Page 1 of 2 12 LastLast
Results 1 to 10 of 20

Thread: Built in Storage - Work in Progress - Update #1

  1. #1
    Join Date
    Nov 2006
    Location
    Vancouver
    Posts
    191

    Built in Storage - Work in Progress - Update #1

    I've had a built-in storage project on my 'to do' list for over a year but had never had the time to do it. Until now, that is. My wife and 2 1/2 yr old son are visiting Japan for two months, visiting relatives and friends, and generally having fun, while I'm stuck here working and paying the bills

    Disclaimer: I haven't done any serious flat work for years (I fell into the bottomless pit of lathe-land!), so you'll see lots of errors, and imperfect work!

    Here's the alcove that needs the storage. Usually a dresser of some sort would got here but I'm going for something different.

    Click image for larger version. 

Name:	DSC02769.JPG 
Views:	32 
Size:	27.5 KB 
ID:	23240

    I've built the carcasses for the two main storage cabinets. The first is tall, which will house the vacuum cleaner, and has a little cubby hole at the top. I'll put some ply later: maybe some painted peg board? The left panel is Walnut ply, already finished with shellac and WOP.

    Click image for larger version. 

Name:	DSC02759.JPG 
Views:	32 
Size:	33.0 KB 
ID:	23241

    To the left, is the main cabinet. Three draws will go in the bottom, two sliding doors in the center, and two sets of two sliding doors at the top. The top is Walnut, and the inside shelving is Mahogany, which saves a bit of $$$ and the contrast should look nice IMO.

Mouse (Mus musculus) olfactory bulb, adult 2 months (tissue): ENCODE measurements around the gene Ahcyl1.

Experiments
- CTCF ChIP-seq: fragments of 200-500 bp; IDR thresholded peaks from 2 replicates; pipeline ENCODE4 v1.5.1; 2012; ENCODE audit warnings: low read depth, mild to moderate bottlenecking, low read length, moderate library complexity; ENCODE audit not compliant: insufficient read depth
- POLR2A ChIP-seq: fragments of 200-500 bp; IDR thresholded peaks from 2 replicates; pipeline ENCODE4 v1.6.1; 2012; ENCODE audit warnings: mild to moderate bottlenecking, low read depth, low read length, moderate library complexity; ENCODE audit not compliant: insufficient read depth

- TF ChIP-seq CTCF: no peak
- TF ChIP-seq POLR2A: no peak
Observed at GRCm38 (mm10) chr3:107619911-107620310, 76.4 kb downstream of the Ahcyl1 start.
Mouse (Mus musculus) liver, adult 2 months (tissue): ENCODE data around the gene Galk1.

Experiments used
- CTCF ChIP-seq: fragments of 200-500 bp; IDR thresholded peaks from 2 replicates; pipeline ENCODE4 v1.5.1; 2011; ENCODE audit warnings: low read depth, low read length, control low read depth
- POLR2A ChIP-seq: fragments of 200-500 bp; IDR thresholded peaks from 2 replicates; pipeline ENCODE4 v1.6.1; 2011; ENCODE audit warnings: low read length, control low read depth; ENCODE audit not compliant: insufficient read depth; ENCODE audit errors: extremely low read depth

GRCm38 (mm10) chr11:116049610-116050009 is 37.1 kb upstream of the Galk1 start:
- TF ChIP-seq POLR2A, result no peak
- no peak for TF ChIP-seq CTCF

Click image for larger version. 

Name:	DSC02760.JPG 
Views:	41 
Size:	34.7 KB 
ID:	23242

    It was a tight squeeze but it fits! Oops! I dinged the wall!

    Click image for larger version. 

Name:	DSC02761.JPG 
Views:	28 
Size:	44.0 KB 
ID:	23243Click image for larger version. 

Name:	DSC02762.JPG 
Views:	41 
Size:	36.3 KB 
ID:	23244

    I used plugs to fill the screw holes, which is a first for me. The top bungs will end up being hidden (more on that later) but the inside ones will be visible: the contrasting Walnut/Mahogany should look nice when the finish is applied.

    Click image for larger version. 

Name:	DSC02763.JPG 
Views:	20 
Size:	43.2 KB 
ID:	23245Click image for larger version. 

Name:	DSC02764.JPG 
Views:	25 
Size:	36.7 KB 
ID:	23246

    I plan on putting a plywood back on the main cabinet but I'm not sure what to do about the socket on the wall, so I'm looking for some advice...

    Click image for larger version. 

Name:	DSC02765.JPG 
Views:	47 
Size:	37.8 KB 
ID:	23247Click image for larger version. 

Name:	DSC02766.JPG 
Views:	21 
Size:	22.3 KB 
ID:	23248

    Should I just cover it up, cut a whole in the back so I can access it if need be, or something else?

    Next up - the face frames. I'll post a follow up when that part of the project is complete.

    Thanks for looking!
    -Gari
    Last edited by Gari Biasillo; 09-04-2008 at 04:04 PM. Reason: Update #1

  2. #2
    Join Date
    Nov 2006
    Location
    Vancouver
    Posts
    191